Under The British And Australian Laws The Jury Has No Access To The Past Criminal Record Of The Defendant | Band 7.5 IELTS Essay Sample
Under British and Australian laws a jury in a criminal case has no access to information about the defendant’s past criminal record. This protects the person who is being accused of the crime. Some lawyers have suggested that this practice should be changed and that a jury should be given all the past facts before they reach their decision about the case. Do you agree or disagree?
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Band 7.5 IELTS essay sample
In England and Australia, the jury is not given the previous crime history of the accused. Some lawyers believe that having access to all the previous records of the defendant helps the judges to pronounce accurate verdicts. I completely agree with the statement and shall put forth my arguments in the upcoming paragraphs.
It is pivotal for the bench to have past records of the criminal so that they do not make any prejudiced decisions. Previous history of the accused helps in deciding the severity of the punishment. For example, repeat offenders such as serial murderers and rapists should receive stringent punishment whereas someone who commits a crime under the influence of unfavourable circumstances should be treated more leniently.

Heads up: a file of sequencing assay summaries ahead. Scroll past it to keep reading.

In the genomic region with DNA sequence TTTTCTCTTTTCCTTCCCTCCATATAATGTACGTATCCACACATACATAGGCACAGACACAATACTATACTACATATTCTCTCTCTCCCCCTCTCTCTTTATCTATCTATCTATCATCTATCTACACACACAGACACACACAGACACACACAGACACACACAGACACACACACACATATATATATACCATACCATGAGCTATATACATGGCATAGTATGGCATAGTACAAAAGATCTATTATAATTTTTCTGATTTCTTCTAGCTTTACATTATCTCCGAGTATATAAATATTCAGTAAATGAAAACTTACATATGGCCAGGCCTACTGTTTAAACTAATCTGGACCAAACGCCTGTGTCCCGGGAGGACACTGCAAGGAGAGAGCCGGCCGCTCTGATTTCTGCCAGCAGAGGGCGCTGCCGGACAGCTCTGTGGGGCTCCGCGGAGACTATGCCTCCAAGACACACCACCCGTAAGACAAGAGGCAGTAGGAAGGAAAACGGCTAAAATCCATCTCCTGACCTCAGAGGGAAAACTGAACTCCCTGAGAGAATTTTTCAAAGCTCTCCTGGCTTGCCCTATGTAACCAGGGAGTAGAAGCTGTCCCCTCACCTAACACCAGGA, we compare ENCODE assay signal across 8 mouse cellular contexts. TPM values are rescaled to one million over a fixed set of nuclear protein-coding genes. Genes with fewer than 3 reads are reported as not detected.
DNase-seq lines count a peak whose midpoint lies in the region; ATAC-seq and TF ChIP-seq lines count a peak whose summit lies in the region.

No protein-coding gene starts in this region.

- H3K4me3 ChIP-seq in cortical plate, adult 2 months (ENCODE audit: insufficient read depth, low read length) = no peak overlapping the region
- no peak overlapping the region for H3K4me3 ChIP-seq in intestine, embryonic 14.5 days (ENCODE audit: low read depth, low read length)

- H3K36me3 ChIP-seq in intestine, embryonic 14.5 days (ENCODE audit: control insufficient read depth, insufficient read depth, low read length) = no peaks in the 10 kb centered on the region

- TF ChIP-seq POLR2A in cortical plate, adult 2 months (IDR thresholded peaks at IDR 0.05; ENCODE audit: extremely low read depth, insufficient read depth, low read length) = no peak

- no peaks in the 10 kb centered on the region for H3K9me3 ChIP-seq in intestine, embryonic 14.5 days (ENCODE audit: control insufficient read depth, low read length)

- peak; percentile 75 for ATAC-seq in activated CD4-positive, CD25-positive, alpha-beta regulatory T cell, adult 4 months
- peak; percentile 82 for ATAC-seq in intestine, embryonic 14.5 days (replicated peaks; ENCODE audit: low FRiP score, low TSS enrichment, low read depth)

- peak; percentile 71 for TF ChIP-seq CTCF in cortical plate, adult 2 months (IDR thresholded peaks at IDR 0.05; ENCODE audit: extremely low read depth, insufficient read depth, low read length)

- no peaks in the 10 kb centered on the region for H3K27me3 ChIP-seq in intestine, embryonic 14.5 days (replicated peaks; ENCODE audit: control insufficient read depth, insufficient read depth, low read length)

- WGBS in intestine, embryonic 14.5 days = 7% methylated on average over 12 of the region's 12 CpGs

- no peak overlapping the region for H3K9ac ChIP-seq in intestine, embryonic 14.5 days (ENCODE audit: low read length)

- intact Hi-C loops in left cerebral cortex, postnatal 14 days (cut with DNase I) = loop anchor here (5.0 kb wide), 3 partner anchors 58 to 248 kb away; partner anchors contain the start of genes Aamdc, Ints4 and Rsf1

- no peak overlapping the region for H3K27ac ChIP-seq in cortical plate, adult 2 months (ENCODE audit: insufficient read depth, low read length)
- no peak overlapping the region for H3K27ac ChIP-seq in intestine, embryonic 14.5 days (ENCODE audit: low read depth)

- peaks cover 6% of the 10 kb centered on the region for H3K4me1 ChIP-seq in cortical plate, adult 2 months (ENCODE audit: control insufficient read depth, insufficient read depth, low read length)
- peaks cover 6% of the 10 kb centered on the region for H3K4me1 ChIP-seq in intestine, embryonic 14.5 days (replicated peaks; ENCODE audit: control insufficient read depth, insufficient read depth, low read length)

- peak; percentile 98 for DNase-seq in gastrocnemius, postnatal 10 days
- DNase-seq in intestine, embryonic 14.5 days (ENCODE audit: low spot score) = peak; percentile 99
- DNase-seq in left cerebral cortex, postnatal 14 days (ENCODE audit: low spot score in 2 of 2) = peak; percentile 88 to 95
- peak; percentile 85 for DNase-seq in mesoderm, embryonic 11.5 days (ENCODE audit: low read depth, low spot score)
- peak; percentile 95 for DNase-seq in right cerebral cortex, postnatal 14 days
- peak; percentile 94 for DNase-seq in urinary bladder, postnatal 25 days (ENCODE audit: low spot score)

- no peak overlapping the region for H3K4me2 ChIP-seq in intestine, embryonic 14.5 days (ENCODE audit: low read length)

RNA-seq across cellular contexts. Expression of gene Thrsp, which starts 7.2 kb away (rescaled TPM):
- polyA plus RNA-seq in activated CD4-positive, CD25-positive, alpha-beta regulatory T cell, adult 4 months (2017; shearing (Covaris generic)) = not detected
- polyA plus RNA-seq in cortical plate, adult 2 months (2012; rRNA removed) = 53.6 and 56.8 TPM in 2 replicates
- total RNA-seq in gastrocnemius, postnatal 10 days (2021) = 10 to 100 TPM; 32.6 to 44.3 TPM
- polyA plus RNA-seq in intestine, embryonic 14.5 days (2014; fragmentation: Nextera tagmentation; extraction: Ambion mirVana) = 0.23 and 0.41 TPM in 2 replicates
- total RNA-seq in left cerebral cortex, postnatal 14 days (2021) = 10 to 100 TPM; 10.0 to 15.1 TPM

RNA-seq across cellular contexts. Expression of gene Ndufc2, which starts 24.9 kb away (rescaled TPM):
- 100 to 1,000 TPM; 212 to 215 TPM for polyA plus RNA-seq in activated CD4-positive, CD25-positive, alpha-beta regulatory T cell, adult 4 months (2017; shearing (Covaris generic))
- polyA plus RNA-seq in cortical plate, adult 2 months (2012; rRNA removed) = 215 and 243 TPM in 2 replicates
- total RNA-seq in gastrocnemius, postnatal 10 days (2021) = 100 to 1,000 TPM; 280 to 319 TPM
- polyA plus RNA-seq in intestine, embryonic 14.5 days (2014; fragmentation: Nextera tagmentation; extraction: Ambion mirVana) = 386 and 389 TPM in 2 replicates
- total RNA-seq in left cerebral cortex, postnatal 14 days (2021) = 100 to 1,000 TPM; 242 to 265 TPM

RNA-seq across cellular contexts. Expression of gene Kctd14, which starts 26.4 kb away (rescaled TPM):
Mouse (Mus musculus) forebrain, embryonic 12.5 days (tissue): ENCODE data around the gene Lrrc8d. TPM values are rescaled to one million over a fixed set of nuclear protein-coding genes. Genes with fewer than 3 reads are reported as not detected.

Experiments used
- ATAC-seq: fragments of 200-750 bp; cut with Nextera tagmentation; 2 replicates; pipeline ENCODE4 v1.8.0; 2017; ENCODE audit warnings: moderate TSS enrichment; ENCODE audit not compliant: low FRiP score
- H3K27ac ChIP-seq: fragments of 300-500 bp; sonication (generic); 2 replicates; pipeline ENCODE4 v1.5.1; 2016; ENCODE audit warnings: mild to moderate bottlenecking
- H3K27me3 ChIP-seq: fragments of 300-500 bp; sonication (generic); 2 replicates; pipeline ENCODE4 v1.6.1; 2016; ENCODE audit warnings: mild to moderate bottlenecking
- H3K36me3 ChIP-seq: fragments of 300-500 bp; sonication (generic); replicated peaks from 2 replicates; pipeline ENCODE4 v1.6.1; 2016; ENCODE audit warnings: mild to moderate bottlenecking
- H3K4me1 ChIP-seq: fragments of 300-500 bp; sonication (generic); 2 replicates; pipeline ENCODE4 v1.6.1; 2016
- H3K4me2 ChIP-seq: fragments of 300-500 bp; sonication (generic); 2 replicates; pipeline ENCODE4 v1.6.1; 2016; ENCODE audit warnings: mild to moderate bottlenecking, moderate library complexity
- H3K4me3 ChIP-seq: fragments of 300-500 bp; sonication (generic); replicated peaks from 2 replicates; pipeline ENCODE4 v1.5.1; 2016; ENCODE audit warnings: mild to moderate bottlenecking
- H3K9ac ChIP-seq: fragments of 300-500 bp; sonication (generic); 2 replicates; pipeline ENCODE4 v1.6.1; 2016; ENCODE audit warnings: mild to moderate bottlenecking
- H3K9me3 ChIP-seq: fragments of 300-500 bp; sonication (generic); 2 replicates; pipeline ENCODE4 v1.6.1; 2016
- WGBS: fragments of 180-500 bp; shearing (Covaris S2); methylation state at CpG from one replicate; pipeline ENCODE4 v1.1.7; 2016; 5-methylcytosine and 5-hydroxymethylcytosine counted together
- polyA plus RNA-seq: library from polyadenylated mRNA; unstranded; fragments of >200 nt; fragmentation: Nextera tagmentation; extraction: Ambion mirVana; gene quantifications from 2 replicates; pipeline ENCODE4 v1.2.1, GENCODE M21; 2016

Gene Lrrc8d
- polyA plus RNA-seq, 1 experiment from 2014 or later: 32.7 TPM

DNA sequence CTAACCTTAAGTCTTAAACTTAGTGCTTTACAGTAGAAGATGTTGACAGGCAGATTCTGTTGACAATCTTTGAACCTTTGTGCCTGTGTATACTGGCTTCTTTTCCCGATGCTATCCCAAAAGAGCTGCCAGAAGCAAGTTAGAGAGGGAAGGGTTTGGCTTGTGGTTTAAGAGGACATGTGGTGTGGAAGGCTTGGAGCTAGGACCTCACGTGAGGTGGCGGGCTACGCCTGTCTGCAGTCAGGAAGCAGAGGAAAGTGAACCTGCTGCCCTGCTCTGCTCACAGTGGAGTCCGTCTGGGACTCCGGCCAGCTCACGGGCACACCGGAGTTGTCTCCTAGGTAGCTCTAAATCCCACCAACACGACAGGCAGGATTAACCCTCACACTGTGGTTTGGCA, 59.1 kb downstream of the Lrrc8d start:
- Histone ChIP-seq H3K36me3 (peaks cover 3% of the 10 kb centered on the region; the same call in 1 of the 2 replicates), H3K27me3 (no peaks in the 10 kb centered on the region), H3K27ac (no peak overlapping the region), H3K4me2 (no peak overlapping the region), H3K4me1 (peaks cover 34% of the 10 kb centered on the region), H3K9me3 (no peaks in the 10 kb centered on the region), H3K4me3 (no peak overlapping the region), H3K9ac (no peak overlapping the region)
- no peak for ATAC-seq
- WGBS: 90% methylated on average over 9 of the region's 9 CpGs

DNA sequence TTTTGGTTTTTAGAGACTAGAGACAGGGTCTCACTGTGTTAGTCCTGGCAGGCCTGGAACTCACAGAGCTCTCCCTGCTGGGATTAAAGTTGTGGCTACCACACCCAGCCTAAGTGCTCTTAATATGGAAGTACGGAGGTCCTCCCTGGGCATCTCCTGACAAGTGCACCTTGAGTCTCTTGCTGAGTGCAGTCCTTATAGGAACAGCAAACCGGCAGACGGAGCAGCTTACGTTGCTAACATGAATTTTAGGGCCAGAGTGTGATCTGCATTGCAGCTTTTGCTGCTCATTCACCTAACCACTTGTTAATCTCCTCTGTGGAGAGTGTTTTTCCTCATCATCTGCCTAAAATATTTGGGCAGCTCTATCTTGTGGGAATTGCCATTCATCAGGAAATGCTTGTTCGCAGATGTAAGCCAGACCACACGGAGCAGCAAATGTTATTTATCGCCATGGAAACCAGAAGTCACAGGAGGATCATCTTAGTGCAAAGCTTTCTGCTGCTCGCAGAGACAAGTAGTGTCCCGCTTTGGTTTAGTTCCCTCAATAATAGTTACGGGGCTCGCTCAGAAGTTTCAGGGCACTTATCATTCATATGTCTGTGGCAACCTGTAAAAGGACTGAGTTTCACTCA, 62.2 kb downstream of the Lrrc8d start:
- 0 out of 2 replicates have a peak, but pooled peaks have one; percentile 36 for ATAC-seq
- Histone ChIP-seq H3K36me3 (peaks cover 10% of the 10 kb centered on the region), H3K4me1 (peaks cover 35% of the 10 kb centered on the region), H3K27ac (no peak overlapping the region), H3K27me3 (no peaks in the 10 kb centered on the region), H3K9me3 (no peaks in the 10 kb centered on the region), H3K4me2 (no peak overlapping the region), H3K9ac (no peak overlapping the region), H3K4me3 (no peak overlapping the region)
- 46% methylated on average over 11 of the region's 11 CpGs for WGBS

Moreover, innocent people are also benefited, if the past records are taken into consideration as they will not be misjudged. For example, a girl may commit murder in order to protect herself from being raped. In other words, breaking the law for self-defense or such circumstances should not be compared with committing a crime intentionally. In this case, the clean history of the girl can save her from life imprisonment or from death sentence. Moreover, the previous history gives insight into the criminal’s social background, upbringing, education, character and mental health status. Therefore, the jury can read the subconscious mind of the convicted and take a well-defined, appropriate, conscious decision.
In conclusion, it is evident from the above arguments that the jury must be made aware of the comprehensive past records of the accused to make judgements without flaws.
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